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A story tells of an ethnic minority student who simply wanted to borrow a pen from a female comrade. Ethnic minorites in China are often as tone deaf as Westerners, and when the guy wanted to borrow a pen (借你的笔 / jie4 ni3 de bi3), it became 借你的屄 (jie4 ni3 de bi1), and the female student got all red in her face pondering the proposal of lending her cunt to ...


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Since new swearing tag appears thick and fast... 他妈的is already sounds traditional... It could come out of a gentleman's mouth,like the essay wrote by the great writer and thinker Lu Xun: Those who live in China will often have occasion to hear the swear: tamade (他妈的) and others like it. I think the geographical distribution of this phrase is probably as ...


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It's very offensive and strange to talk to strangers or in a formal situation. It also depends on users' level of social class I think. I never use it to describe something good or when I miss somebody. Speaking of that, I never use f..k in English to talk to my friends either. I guess it depends on the people's personality. I could imagine the gangsters ...


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Note that I'm Taiwanese and I use Traditional Chinese characters. The swear words I type below (sorry!) may look different in Simplified Chinese. Also, China has way more swear words than us that I don't understand. ...for swear words, do they use the same character they use for the word or is it written differently? As many people have written above, ...


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日 is a swear word getting popular and popular in china these days.. By the hatred for the Japanese.. And it's stroke like the circle with a dot in the center.. Same meaning as sticking up your middle finger.. It is a very ”powerful” word that doesn't need any help of other words to lead it's meaning. Like "ri ni ma"for integrated phrase. The same applies ...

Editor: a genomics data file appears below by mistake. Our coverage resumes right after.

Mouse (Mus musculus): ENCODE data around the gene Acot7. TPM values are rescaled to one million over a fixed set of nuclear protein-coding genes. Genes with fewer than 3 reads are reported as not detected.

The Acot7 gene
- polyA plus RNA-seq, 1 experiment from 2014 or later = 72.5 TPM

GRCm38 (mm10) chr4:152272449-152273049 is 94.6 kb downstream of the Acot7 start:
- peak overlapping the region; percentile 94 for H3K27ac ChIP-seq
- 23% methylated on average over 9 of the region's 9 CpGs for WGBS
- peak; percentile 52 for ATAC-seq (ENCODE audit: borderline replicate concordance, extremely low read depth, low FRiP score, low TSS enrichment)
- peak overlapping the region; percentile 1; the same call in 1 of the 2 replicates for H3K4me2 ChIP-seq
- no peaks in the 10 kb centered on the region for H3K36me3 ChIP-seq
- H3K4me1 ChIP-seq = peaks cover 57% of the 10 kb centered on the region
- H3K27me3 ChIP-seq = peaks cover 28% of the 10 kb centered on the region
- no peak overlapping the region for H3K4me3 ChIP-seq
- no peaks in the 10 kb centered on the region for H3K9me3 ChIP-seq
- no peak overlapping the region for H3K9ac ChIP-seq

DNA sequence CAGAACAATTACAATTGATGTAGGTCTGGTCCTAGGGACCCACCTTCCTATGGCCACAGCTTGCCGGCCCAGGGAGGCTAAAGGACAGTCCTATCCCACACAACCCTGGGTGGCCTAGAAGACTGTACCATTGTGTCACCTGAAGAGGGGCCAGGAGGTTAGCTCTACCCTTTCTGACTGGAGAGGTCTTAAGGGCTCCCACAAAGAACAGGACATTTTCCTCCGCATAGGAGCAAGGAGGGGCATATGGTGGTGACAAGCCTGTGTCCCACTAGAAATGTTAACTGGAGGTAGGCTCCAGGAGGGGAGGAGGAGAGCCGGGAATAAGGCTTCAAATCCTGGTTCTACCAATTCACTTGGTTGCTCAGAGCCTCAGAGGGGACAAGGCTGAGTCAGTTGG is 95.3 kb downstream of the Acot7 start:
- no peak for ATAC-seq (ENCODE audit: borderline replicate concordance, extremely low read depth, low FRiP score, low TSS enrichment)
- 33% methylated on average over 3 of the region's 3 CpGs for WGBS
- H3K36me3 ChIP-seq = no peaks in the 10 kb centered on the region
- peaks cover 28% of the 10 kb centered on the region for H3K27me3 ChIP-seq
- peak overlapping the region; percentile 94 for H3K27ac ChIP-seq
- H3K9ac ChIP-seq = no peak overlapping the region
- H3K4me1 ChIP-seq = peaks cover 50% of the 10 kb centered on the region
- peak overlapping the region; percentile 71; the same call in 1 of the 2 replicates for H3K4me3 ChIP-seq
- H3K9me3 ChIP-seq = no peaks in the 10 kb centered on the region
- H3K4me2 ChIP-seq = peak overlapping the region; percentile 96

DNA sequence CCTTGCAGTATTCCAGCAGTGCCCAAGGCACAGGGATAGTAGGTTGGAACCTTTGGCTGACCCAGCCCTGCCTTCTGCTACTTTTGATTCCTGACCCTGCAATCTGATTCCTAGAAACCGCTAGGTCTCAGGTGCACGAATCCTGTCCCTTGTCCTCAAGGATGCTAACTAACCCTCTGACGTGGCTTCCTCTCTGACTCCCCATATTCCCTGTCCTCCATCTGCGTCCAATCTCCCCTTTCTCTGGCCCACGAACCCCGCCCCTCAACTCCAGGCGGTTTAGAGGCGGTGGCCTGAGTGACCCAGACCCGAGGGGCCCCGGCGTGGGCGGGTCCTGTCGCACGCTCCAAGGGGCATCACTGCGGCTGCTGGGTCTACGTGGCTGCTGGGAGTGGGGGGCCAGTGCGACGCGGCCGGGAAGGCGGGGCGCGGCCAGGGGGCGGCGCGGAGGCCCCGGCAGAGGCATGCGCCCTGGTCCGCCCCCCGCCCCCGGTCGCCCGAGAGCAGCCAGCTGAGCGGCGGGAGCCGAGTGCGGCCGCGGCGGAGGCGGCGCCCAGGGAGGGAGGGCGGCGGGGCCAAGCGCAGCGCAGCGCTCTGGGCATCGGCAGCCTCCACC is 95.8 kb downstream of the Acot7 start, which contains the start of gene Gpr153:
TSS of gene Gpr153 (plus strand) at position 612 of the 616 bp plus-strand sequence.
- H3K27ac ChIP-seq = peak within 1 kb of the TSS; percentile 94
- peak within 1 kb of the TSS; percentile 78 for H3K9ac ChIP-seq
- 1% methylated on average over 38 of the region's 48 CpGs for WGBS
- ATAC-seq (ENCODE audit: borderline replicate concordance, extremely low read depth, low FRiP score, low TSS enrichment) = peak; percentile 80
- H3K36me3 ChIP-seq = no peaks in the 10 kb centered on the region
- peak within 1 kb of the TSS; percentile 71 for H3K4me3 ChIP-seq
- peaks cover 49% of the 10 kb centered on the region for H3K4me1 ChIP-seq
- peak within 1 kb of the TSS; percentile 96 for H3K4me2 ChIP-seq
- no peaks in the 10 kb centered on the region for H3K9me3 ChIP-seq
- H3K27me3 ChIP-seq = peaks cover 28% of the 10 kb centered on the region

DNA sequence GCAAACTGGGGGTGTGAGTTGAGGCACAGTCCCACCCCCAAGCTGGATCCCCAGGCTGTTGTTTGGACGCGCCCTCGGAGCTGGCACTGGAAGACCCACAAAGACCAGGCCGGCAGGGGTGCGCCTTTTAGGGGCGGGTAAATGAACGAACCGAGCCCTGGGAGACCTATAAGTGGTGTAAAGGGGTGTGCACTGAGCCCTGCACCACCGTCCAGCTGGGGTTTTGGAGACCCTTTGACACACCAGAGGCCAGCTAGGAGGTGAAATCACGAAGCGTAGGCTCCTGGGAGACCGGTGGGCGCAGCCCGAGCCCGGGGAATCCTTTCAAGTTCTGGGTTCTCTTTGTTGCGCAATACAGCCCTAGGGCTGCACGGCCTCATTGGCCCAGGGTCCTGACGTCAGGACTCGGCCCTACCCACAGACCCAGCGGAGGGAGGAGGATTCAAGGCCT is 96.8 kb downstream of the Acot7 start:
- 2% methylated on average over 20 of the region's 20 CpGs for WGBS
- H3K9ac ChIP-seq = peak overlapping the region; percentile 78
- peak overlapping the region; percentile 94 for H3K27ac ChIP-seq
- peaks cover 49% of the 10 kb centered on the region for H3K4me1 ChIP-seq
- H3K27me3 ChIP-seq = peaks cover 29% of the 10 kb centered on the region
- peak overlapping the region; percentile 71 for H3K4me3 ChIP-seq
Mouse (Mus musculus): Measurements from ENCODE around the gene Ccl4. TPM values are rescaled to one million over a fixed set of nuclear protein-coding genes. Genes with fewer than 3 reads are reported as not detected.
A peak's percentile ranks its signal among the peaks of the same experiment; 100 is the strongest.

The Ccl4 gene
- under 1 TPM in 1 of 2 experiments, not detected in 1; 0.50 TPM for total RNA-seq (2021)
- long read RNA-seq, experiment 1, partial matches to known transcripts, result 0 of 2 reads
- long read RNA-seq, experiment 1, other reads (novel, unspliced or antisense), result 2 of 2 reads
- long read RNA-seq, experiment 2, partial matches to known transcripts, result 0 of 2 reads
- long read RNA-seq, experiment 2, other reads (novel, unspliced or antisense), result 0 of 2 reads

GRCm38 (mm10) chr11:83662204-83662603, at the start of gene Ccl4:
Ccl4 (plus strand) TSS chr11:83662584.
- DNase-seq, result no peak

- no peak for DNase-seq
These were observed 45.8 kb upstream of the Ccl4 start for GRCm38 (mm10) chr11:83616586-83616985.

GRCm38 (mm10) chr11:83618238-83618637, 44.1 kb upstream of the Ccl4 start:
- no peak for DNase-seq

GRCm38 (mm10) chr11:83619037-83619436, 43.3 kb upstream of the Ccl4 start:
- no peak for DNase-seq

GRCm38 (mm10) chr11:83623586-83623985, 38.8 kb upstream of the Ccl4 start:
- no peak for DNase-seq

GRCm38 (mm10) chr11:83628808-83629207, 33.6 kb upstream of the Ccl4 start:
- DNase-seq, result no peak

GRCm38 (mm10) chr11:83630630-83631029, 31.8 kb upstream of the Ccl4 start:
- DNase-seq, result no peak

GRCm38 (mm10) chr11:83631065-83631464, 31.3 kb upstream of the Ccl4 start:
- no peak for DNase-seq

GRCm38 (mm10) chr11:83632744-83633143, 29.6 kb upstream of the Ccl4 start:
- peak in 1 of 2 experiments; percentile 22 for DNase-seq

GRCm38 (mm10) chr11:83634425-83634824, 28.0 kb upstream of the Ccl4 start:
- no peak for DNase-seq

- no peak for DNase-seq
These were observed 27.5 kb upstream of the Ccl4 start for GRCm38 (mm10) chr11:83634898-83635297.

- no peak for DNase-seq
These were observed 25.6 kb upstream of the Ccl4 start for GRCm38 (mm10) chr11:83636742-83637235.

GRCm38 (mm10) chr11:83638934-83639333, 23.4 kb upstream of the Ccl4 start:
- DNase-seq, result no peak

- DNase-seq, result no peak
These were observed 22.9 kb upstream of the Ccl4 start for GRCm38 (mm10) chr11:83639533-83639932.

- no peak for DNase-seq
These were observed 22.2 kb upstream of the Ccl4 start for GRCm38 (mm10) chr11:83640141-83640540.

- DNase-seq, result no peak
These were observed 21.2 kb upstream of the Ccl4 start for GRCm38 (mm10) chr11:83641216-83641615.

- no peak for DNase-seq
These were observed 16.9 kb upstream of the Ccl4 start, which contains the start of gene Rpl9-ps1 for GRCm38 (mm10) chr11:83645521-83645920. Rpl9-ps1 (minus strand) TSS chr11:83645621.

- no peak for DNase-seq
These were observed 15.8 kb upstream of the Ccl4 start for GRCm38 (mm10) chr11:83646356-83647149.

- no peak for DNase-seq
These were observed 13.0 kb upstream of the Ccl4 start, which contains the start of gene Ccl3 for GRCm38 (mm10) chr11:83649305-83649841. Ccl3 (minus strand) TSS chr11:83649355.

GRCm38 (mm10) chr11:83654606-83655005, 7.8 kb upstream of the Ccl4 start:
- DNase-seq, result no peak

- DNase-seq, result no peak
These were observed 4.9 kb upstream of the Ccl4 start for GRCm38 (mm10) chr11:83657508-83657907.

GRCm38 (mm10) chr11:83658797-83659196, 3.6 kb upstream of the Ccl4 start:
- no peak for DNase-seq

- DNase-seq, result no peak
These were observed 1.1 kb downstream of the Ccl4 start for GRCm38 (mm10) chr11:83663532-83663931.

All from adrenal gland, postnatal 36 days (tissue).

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A friend of mine used to go to the post office and borrow a pen (bi3) from one of the women who work there. However, she kept asking if the woman had a bi1 (in the first tone), which means a cu*t until a friend noticed what she was saying and told her what it meant. And they say shabi, which is pretty offensive, it would translate as stupid c*nt.


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干(gan4) is another character that could be accidentally said as a swear word in Chinese. 干(gan4) could mean do as in "gan4 shen2 me" or tree bark as in "shu4 gan4". However, 干(gan4) is also the equivalent for "f**k" in Chinese. In our experience, our students usually accidentally say it when slowly pronouncing the compounds such as "gan4 shen2 me" and ...


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I think maybe your friend is referring to "ma de", which literally means "your mother" but colloquially means "f**k". Actually, there's a slow, drawn out way to say this, which is "maaaa de", which means "f**k", "s**t"... but honestly, without the "de" (which sounds like "duh"), no one will misinterpret your meaning (or lack of meaning) by simply saying ...


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Gotta be careful with cao - if you say it with a 4th tone you will only be saying one thing, and it's totally a swear word. ma I'm not totally sure how it would become a "curse word" - sure 'mom' could turn into 'horse' and that would be offensive but the only thing that could be considered is 4th tone ma which, actually, means to curse, to swear or to ...



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